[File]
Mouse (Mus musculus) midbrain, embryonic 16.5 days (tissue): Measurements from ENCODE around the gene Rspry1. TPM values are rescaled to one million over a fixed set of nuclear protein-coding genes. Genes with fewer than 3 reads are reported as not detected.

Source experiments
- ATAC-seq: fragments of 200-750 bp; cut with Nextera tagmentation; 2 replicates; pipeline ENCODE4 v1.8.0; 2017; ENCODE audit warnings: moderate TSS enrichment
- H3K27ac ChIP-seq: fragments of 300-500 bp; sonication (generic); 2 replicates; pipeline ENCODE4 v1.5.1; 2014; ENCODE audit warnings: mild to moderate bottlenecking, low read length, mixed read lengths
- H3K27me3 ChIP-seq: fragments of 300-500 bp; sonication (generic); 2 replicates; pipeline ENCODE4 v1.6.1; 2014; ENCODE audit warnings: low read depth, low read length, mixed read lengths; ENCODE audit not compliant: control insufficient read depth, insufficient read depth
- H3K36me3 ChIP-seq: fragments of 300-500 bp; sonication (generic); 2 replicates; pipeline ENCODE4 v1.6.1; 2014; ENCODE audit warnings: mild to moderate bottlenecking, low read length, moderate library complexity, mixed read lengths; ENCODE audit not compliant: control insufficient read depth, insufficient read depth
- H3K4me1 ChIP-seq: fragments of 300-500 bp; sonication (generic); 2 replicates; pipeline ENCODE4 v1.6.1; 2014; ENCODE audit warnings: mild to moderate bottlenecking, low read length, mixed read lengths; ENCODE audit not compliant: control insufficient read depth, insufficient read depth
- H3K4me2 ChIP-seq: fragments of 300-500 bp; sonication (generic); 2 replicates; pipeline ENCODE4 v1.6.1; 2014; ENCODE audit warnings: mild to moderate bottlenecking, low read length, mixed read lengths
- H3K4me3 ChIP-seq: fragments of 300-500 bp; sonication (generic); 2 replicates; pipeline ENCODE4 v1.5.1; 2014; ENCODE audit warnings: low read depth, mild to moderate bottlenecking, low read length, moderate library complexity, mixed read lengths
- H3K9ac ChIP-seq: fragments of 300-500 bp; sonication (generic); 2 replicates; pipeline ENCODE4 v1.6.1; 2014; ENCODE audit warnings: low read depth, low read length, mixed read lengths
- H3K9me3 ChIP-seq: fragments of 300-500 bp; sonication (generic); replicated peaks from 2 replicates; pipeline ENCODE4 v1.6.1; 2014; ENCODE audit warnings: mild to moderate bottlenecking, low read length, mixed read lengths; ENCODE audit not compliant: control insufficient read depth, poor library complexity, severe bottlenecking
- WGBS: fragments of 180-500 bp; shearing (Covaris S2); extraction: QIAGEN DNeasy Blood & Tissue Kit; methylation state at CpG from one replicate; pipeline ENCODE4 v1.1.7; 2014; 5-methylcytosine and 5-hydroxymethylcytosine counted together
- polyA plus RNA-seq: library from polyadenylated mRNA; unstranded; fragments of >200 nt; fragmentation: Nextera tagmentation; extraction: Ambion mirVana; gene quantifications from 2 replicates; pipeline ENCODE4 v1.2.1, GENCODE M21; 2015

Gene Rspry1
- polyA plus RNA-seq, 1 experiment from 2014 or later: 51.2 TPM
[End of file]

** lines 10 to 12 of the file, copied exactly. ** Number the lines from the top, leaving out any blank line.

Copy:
- H3K9ac ChIP-seq: fragments of 300-500 bp; sonication (generic); 2 replicates; pipeline ENCODE4 v1.6.1; 2014; ENCODE audit warnings: low read depth, low read length, mixed read lengths
- H3K9me3 ChIP-seq: fragments of 300-500 bp; sonication (generic); replicated peaks from 2 replicates; pipeline ENCODE4 v1.6.1; 2014; ENCODE audit warnings: mild to moderate bottlenecking, low read length, mixed read lengths; ENCODE audit not compliant: control insufficient read depth, poor library complexity, severe bottlenecking
- WGBS: fragments of 180-500 bp; shearing (Covaris S2); extraction: QIAGEN DNeasy Blood & Tissue Kit; methylation state at CpG from one replicate; pipeline ENCODE4 v1.1.7; 2014; 5-methylcytosine and 5-hydroxymethylcytosine counted together